New home sales rose in August as buyers seemed to shrug off the impact of higher mortgage rates.
The government report released Wednesday showed an 8% rise from July to an annual pace of 421,000 new home sales in the month. That's also up nearly 13% from a year earlier.
Mortgage rates have been rising steadily since early May, when they hit a record low. But they are still low by historical standards. Higher rates raise the costs for home buyers, but they can actually help to spur sales by motivating buyers to get into the market before they climb even higher.
The government report reflects new home sales at the time a contract is signed, so it's more of a real-time indicator of the impact that mortgage rates have on the market than sales of existing homes, which are recorded at the time a purchase it closes, which is often months after contracts are signed.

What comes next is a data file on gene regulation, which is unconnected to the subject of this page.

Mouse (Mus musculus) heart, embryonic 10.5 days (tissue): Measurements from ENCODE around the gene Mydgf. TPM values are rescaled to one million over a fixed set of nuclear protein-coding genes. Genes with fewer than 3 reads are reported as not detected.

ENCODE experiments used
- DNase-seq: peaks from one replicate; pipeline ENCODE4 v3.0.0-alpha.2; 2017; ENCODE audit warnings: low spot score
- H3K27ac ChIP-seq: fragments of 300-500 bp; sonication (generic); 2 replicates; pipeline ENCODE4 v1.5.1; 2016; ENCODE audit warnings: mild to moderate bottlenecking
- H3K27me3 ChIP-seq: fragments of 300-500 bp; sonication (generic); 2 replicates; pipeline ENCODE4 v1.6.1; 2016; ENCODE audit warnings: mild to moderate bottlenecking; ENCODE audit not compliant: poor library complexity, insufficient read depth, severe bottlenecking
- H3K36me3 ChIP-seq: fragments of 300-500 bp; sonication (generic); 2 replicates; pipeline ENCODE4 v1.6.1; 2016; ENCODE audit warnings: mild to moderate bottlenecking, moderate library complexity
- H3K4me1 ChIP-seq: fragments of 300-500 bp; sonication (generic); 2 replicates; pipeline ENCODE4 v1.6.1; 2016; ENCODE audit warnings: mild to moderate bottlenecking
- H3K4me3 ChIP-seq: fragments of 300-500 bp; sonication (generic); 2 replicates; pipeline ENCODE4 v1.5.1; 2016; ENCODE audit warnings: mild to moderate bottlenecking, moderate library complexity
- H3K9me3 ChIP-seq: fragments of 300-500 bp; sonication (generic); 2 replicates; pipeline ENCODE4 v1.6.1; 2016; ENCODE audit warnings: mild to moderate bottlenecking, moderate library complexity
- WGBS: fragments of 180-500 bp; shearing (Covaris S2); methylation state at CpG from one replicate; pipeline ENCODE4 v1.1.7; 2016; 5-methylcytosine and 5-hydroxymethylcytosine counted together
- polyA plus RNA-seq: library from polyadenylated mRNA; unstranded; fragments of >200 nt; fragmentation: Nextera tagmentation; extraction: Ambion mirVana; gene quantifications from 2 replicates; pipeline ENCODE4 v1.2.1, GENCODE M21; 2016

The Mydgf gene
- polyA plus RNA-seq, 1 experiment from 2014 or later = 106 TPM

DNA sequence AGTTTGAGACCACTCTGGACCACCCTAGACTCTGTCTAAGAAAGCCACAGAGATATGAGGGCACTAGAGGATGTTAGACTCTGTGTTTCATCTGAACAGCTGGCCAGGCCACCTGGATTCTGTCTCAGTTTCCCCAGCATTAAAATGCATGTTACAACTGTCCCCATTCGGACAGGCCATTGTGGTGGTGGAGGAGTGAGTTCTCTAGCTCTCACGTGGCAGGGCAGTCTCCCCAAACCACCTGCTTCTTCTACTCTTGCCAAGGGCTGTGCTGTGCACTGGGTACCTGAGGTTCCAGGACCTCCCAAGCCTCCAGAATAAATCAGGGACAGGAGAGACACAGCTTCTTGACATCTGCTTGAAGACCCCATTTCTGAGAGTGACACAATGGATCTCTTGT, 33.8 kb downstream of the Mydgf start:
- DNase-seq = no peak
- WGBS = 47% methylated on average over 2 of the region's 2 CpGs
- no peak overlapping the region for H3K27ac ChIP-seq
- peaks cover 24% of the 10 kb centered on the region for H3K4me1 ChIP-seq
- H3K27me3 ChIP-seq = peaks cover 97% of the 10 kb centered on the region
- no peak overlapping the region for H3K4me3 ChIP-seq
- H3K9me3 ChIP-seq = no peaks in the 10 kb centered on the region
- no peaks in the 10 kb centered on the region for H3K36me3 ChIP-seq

Housing has been one bright spot for the economy this year. Home prices are up more than 12% in the last year, the biggest annual gain since the height of the housing bubble. Prices have been helped not only by improved sales but also a drop in foreclosures.
The rebound in home prices means that fewer homeowners are underwater. Since they no longer owe more on their mortgages than their homes are worth, it's easier for them to sell their existing homes and buy new ones, which in itself helps the market.
Housing is also critical to the overall economy, since an improvement in household wealth can free up money for homeowners to spend on other items. Any recovery in new home building, helps put more construction workers back to work.